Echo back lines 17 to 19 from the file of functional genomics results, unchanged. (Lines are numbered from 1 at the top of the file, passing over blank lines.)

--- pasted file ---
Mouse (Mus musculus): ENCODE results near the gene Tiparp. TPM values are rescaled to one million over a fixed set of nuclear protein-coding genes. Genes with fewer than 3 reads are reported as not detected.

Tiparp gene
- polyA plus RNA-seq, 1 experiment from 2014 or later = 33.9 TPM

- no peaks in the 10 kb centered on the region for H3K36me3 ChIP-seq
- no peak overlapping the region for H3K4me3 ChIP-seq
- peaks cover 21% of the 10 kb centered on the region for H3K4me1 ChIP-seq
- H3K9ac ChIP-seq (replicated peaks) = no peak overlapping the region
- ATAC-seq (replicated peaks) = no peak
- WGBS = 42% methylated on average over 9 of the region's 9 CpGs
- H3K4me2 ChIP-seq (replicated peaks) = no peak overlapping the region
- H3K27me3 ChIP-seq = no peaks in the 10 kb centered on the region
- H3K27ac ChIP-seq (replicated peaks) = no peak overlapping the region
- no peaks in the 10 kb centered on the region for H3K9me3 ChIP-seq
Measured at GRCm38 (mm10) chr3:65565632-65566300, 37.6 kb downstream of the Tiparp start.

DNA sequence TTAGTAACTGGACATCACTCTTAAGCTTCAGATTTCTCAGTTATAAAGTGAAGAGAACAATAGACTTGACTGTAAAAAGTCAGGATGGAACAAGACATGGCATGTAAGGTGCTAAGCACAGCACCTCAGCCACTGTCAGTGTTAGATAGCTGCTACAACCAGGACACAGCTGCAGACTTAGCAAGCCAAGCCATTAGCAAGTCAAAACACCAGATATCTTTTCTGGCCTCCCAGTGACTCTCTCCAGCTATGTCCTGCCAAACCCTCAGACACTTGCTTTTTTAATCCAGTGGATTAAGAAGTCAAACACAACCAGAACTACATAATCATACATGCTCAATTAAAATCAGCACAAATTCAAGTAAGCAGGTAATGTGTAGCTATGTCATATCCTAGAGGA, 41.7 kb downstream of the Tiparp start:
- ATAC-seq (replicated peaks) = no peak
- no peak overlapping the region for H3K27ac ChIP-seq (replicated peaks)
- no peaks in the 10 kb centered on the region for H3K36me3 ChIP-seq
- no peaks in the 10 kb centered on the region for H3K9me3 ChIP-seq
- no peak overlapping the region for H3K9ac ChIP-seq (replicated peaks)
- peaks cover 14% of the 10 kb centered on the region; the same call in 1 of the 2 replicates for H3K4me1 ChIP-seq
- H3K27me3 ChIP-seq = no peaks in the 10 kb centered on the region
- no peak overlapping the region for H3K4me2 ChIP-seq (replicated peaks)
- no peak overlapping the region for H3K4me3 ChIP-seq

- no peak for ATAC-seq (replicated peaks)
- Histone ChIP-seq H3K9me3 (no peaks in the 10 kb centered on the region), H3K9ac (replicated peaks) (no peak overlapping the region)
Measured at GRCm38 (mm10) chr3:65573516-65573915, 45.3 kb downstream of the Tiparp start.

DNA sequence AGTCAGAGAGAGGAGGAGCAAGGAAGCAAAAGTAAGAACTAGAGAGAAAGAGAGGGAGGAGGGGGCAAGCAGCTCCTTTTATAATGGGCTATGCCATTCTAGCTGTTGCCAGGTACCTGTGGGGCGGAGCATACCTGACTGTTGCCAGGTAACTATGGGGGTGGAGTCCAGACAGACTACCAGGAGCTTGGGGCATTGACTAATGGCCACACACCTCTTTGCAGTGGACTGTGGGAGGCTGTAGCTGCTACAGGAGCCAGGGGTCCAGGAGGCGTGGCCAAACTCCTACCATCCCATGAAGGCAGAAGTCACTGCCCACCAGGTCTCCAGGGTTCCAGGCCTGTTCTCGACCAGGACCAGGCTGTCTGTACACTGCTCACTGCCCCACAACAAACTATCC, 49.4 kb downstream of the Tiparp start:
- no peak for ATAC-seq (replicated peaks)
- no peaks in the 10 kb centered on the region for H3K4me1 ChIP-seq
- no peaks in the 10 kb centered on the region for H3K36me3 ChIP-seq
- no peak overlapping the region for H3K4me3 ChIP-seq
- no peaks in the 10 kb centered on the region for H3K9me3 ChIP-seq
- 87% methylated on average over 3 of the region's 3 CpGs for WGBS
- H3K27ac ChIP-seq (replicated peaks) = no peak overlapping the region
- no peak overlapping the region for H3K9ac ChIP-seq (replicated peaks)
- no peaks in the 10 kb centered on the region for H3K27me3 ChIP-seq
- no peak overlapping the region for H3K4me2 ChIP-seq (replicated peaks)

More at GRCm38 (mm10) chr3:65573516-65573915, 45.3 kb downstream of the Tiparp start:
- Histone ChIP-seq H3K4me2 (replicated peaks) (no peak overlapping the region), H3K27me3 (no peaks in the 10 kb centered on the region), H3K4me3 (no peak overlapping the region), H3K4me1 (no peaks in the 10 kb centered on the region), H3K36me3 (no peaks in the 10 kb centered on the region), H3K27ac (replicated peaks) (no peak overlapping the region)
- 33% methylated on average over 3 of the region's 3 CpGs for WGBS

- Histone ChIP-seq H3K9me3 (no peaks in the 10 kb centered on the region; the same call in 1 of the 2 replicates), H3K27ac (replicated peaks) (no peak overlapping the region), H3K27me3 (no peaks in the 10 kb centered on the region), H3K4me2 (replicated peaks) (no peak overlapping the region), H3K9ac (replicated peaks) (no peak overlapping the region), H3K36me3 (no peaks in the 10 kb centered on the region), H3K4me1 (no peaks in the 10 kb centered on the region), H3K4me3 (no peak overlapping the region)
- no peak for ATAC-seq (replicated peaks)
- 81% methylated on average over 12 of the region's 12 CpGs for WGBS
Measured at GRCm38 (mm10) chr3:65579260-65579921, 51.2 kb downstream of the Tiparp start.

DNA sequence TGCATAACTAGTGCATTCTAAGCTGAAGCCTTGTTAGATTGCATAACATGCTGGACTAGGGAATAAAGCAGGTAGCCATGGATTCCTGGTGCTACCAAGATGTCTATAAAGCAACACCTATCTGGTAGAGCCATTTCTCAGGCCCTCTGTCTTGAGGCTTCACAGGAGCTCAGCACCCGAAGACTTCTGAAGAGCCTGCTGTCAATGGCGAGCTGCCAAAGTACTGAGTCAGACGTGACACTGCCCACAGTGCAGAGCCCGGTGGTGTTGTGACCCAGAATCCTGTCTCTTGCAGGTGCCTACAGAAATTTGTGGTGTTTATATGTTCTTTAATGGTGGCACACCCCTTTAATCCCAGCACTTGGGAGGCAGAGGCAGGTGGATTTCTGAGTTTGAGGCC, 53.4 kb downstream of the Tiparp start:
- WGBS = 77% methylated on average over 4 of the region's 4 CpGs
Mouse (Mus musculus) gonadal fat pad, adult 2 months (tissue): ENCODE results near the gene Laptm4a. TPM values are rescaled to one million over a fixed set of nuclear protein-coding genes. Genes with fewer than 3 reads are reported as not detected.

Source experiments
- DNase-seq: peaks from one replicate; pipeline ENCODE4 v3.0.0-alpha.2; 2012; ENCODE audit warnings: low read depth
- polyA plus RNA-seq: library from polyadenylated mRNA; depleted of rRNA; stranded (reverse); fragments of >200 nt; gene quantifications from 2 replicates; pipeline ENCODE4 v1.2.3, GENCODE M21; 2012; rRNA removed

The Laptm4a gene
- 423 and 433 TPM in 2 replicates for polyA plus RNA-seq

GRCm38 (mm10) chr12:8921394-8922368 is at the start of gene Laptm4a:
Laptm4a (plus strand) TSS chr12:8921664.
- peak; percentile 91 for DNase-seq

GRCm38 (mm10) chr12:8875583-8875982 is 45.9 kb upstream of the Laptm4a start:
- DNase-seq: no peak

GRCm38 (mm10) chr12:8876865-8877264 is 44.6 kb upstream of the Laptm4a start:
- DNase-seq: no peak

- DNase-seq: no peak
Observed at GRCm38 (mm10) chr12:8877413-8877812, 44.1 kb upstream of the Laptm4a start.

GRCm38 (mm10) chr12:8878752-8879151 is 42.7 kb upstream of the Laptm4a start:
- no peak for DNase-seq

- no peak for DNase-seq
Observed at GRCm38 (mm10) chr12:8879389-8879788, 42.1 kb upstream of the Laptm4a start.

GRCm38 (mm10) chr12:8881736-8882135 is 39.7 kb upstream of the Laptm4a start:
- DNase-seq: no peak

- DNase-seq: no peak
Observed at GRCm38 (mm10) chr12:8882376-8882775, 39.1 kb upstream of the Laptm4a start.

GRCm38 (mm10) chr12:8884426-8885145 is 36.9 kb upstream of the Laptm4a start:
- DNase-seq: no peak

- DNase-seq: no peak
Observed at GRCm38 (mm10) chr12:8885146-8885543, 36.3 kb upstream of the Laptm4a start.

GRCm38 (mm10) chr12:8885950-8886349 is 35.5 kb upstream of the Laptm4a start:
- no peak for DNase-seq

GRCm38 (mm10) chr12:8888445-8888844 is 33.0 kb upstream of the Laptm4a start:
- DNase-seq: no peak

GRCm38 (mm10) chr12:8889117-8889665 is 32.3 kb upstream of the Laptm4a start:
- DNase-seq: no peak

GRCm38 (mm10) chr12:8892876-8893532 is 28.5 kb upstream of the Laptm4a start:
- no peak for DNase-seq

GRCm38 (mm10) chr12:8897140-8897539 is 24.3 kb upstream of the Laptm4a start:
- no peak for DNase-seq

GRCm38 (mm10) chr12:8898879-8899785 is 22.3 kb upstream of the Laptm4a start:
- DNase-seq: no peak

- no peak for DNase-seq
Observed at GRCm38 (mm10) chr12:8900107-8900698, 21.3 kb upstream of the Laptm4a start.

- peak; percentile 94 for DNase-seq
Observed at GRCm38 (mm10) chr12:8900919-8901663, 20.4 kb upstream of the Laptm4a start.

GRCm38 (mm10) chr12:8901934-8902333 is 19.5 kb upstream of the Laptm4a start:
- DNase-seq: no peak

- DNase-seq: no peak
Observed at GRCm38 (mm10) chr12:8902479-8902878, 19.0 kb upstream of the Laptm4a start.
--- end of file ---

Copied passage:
- no peak overlapping the region for H3K27ac ChIP-seq (replicated peaks)
- no peaks in the 10 kb centered on the region for H3K36me3 ChIP-seq
- no peaks in the 10 kb centered on the region for H3K9me3 ChIP-seq